No one has the corner on truth. Truth cannot be cornered. Captured. Incarcerated. Truth cannot be dissected. Examined. Exposed. Explained. Truth is not content, but process. It is not a noun, but a verb. We cannot talk about truth any more than we can talk about God. Or, when we talk about truth and God, we can only use words like “mystery,” and “numinous,” and “contradiction,” and say of both truth and God, “There is that which is true and that which is also true.”
But, not everyone can hear that. There are those who ask you what truth is and then answer, before you can, “The Word is truth!” And, that’s that. They say it because they have been told it, and believe it, because they have also been told that to fail to believe it is to go straight to hell and stay there through all eternity. Going where we are told to go doesn’t get us anywhere.
If we are going to get to the Land of Promise, we have to find our own path. We have to look in order to see. And it takes seeing to spur the looking in order to see. Something winks at us, nods to us, flashes across our field of vision, waves to us on the periphery, and is gone. From there begins the search. We don’t get to the Promised Land, we don’t find the Holy Grail, in chronological order, first this, then that, if-then-therefore. This is not a logical, rational, intellectual exercise. This is intuitive, instinctive, insightful, discerning all the way. We struggle to see and then, like that, grasp the truth of what we have always known without knowing that we knew, or are stunned by a reality beyond our grasping, and cannot help laughing, or crying.
When people speak from the heart—as opposed to reading from the script—about what they see and think, about what they have experienced and gleaned from their experience, about their lives, we all benefit. I am drawn to the places where the truth shines through.
This is the kind of talk that saves the world, honest talk, straight from the heart about what we have experienced and gleaned from our experience, and what has helped us most with our lives. We cannot get by on the strength of someone else’s experience, but their frank discussion of life’s impact can help us find our own way.
There is no formula. There are no directions to give. No explanations to make. There are no maps to the Promised Land. No one else’s path to follow. No nostrums, remedies, fixes, or cures. There is only life and living it. What helps? What works? A lot of people are hawking a lot of things, but there is no removing from us the burden of life and living it. What have we found to be helpful? What have we found to work? What enables, allows, assists us in living the life that is ours to live? In doing the work that is ours to do? What do we need to live the life that is ours to live, to do the work that is ours to do?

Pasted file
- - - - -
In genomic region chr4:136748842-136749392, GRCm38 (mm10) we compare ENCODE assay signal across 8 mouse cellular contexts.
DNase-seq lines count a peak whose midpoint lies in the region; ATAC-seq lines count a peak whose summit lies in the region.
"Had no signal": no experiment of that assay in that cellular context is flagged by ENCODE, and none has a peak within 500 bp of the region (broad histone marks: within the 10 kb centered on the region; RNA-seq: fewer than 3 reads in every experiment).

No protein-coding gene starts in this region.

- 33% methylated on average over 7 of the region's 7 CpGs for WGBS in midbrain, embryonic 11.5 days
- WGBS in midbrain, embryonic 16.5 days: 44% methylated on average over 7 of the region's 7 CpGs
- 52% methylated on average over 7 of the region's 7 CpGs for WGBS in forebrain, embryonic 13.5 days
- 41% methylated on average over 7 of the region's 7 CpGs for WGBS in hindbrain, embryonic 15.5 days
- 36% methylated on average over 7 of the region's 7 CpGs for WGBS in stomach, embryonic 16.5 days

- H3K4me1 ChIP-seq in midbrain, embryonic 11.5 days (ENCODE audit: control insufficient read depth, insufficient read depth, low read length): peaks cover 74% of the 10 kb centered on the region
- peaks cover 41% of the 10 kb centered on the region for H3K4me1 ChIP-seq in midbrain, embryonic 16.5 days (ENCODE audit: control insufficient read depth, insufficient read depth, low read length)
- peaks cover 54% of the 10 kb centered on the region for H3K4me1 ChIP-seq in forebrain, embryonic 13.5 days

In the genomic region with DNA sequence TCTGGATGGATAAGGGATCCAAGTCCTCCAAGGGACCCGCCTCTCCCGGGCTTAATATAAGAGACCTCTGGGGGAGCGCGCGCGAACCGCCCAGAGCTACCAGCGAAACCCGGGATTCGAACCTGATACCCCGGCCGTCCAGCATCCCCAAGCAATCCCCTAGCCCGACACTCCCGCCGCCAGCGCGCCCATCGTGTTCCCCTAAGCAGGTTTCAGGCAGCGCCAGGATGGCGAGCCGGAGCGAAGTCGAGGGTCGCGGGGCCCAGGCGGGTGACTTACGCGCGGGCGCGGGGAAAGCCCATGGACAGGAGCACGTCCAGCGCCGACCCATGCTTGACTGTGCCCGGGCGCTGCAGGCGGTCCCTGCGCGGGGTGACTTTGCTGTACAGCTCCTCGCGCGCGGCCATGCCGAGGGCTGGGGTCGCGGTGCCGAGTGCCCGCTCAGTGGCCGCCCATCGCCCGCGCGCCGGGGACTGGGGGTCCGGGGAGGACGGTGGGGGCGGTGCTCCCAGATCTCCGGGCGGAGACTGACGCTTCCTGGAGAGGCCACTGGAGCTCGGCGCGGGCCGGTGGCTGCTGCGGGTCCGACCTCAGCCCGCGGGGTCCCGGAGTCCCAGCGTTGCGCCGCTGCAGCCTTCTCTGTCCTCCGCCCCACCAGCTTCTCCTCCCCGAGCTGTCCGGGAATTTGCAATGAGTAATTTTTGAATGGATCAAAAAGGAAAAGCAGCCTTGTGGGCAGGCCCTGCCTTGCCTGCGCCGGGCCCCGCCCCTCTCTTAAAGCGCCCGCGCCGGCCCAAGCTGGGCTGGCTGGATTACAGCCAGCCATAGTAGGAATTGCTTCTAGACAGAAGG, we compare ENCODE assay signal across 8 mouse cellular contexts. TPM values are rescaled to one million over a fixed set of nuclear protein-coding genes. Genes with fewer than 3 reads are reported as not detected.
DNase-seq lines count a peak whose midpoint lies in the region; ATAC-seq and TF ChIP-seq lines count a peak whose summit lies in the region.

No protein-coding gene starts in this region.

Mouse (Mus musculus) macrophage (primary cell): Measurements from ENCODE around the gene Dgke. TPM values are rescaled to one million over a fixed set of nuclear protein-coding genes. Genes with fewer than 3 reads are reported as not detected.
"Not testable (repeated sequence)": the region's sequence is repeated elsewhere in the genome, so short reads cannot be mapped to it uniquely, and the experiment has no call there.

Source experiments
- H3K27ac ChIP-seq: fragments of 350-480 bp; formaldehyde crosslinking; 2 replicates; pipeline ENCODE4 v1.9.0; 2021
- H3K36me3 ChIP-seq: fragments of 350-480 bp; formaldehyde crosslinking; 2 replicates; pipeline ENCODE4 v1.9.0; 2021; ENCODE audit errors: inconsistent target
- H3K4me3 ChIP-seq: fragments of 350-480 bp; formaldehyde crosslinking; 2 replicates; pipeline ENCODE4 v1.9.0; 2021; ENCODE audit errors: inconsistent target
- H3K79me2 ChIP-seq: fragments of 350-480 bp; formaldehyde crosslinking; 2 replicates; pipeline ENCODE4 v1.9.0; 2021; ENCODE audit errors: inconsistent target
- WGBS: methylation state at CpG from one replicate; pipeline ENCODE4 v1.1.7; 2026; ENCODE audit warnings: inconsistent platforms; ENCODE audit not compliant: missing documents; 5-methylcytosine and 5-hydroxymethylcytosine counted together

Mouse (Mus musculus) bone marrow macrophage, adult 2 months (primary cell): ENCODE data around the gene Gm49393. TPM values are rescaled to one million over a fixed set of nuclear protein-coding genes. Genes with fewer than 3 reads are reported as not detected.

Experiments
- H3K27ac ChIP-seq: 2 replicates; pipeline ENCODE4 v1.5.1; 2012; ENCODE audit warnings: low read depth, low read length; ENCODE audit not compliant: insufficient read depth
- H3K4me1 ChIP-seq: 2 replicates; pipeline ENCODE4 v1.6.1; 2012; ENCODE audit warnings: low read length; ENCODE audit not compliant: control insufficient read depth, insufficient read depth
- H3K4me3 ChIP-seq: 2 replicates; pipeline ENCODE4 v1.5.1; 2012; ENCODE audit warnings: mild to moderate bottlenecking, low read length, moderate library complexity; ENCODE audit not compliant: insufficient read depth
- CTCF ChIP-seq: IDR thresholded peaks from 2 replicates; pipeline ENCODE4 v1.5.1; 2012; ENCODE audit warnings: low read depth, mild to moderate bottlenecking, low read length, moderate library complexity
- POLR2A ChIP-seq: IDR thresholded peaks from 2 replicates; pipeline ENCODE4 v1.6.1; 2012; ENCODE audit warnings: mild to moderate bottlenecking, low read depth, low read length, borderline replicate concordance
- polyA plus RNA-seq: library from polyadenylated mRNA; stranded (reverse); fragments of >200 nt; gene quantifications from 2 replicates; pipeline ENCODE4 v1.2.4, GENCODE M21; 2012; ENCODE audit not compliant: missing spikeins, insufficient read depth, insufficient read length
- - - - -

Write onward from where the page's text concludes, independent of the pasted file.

We crave certitude, certainty, explanation, structure, and we are called to step into the unknown, “To explore strange new worlds, to seek out new life and new civilizations, to boldly go where no one has gone before.” What’s it going to be? We have to move past what we want into what we also want. We have to know what we also want. We have to open to that part of ourselves that wants more than we want. We cannot just go where they tell us to go. We have a voice—we have to listen to it!
My trick is to connect you with you and get out of the way. You might say that my place with you is to bore you so much with me that you turn to yourself to find what you need. I have to refuse to give you what you want. I cannot become who you need me to be. Only you can become that. I cannot, must not, usurp your power to provide yourself with what you need. That is your responsibility, and you cannot grow without bearing the burden, the cross, that is yours to bear, namely YOU. You are charged with the care and tending of YOU. We find our way in the company of those who are finding their way, but it isn’t the same way. We may drink the same water, but we dig our own wells. We all may wind up in the Land of Promise, but we find our own path.